Congressional and foreign policy critics of former President Barack Obamaâ€™s engagement with Iran have long suspected there was much more to it than just a â€œnuclear agreementâ€ that many felt was a bad deal for the U.S. and our friends in the Middle East.
Some believed that Obama worked to directly undermine the lone democracy in the region and long-standing American ally, Israel, as evidenced byÂ his oft-contentious meetingsÂ with Prime Minister Benjamin Netanyahu. Now, some two years after the 44th president has left office, weâ€™ve learned that the critics were right to suspect him.
Not only did Obama push through the nuclear deal in violation of federal statutes and without the constitutional requirement of Senate treaty approval, it appears as thoughÂ he attempted to undermine the Israeli governmentÂ as he did the incomingÂ Trump administration.
An analysis published recently in theÂ Columbia Law ReviewÂ laid out several instances where the Obama regime failed to meet legal and constitutional standards in the pursuit of a nuclear deal at any cost.
Whatâ€™s more, the analysis points out that the Obama administration not only spied on Israel â€” which isnâ€™t altogether irregular because Israel conducts similar operations against the U.S. and other allies â€” but also critics of the Iran deal, which included private pro-Israel organizations and members of Congress, in clear violation of U.S. surveillance laws.
â€œThe Obama Administrationâ€™s efforts to sign and implement a nuclear agreement with Iran with limited if any congressional input, and at times in violation of federal law, is a particularly important example of Democratic constituÂtional hardball,â€ the CLR noted.
â€œTo sell the deal,â€ the analysis continued, â€œthe Administration found it necessary to lie to the American public about its origins. The Administration began secret negotiations with Iran in mid-2012.â€ (Related:Â Is the NSA still SPYING on American citizens? New IG report warns of â€˜increased RISKâ€™ to civil liberties.)
At the time, James Rosen, thenÂ Fox Newsâ€™ chief White House correspondent, asked about the negotiations, but was rebuffed â€” lied to â€” by a State Department spokesperson, Jen Psaki, who said â€œgovernment-to-governmentâ€ talks were not underway (they were). Whatâ€™s more, the State Department later deliberately cut out the embarrassing questions from a press briefing video,Â The Washington PostÂ reported.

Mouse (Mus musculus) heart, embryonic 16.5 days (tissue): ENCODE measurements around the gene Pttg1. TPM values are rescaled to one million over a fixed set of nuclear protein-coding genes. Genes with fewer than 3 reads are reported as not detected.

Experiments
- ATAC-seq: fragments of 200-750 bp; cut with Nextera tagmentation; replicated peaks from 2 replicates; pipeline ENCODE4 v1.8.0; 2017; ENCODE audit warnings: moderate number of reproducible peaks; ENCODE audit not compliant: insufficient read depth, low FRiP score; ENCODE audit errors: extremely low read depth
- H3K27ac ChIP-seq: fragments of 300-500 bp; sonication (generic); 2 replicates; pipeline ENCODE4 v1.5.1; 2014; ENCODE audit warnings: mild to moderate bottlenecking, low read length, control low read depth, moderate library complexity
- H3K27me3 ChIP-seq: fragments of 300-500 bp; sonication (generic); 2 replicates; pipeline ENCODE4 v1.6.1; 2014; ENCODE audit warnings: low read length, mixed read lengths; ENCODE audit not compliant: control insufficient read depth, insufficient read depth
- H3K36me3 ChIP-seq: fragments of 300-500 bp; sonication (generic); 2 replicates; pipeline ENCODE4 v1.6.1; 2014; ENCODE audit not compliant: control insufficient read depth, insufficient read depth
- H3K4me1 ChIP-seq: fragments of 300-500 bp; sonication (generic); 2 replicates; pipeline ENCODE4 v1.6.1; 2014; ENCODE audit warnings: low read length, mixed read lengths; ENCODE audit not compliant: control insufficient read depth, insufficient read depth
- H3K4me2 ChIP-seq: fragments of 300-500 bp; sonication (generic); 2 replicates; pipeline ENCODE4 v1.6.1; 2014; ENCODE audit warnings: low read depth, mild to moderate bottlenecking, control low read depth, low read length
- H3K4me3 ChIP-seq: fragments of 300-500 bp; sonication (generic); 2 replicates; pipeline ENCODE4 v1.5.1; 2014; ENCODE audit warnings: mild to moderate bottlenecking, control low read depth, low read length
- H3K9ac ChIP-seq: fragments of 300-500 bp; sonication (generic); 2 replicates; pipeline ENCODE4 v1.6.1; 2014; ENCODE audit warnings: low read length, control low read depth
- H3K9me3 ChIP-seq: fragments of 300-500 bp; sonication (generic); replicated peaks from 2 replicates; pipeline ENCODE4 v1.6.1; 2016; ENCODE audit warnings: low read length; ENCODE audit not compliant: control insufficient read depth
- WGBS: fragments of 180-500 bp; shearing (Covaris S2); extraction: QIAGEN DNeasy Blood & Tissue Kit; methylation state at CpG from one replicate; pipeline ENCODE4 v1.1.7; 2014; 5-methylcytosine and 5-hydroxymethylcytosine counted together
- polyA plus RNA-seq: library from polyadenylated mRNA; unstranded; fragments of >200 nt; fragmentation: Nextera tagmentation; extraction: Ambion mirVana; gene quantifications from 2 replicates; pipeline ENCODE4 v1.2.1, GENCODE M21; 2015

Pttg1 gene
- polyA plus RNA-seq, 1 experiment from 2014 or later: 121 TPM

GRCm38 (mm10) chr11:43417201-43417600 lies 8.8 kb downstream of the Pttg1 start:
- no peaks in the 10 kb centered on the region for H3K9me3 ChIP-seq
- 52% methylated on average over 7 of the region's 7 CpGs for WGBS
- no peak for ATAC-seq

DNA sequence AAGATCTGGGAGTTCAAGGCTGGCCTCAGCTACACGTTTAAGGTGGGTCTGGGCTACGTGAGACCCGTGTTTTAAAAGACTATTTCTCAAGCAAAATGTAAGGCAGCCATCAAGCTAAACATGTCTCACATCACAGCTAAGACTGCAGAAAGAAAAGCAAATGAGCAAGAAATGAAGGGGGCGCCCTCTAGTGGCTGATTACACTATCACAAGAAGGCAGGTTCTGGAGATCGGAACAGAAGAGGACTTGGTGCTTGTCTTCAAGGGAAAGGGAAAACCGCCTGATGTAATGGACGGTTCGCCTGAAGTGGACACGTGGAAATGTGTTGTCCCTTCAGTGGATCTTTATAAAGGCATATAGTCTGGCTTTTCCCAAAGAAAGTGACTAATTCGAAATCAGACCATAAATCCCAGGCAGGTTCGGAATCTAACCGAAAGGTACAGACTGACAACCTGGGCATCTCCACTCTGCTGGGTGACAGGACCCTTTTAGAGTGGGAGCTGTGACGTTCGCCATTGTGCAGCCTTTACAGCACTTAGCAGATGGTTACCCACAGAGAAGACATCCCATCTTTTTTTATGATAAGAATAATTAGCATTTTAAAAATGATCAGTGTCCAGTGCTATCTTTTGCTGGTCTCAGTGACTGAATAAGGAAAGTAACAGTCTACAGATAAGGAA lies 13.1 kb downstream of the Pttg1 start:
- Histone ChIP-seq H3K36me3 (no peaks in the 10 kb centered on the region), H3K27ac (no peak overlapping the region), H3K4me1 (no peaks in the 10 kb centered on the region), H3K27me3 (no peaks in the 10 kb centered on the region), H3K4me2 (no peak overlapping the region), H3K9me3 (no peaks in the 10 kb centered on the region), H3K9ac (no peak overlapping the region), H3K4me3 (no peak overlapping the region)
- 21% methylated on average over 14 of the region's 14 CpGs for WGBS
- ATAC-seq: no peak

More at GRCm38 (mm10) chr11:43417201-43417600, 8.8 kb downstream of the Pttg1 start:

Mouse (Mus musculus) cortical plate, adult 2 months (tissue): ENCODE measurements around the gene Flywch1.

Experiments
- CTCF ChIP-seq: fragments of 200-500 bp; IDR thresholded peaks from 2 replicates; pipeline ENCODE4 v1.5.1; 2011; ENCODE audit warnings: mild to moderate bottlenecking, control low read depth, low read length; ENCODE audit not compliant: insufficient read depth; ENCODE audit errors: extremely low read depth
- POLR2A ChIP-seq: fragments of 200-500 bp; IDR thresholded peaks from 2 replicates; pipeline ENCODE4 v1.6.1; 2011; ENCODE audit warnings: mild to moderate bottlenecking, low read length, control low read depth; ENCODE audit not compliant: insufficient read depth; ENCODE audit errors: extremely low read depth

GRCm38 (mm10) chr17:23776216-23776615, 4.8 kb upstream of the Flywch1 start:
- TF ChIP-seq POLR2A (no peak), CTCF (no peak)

Obama administration officials claimed that talks with Iran began in 2013 as a means of taking advantage of â€œa new political realityâ€ in Iran that occurred following elections that allegedly brought â€œmoderatesâ€ to power (there are no â€œmoderatesâ€ in Iran; the country is run by its supreme leader, Ali Khamenei, an Islamic hardliner).
â€œAs David Samuels reported in theÂ New York Times Magazine, this story of nascent moderation in the Iranian government â€˜was largely manufactured for the purpose for selling the deal,â€™â€ the CLR analysis said.
The analysis added:
The Obama Administration also spied on U.S. opponents of the Iran deal, both in Congress and in private pro-Israel organizations.Â Pro-Israel activists reported that the Administration seemed to know exactly what they were saying and doing, and acted accordingly.Â There have also been serious allegations that the Obama Administration undermined federal law enforcement efforts against the Hezbollah terrorist group to placate Hezbollahâ€™s Iranian backers.
As for Israel, the White House directed U.S. intelligence agencies to spy on Netanyahu in particular over concerns that he would manage to successfully derail the nuclear deal, which he vehemently opposed, even to the point of going directly to the U.S. CongressÂ in an appeal for rejection.
The Wall Street JournalÂ reported that despite Obamaâ€™s pledge to curb spying on allies following the 2013 revelations of NSA surveillance by Edward Snowden, his administration kept its eye on Netanyahu anyway.
â€œThat raised fearsâ€”an â€˜Oh-sâ€” moment,â€™ one senior U.S. official saidâ€”that the executive branch would be accused of spying on Congress,â€ the paper said.
Itâ€™s difficult to know just how extensive the Obama regimeâ€™s unconstitutional, illegal activities were in regard to a nuclear deal it went to great lengths to make, but one thing is certain: Trumpâ€™s decision to leave it appears to be the correct one.
A version of this story first appeared at NewsTarget.
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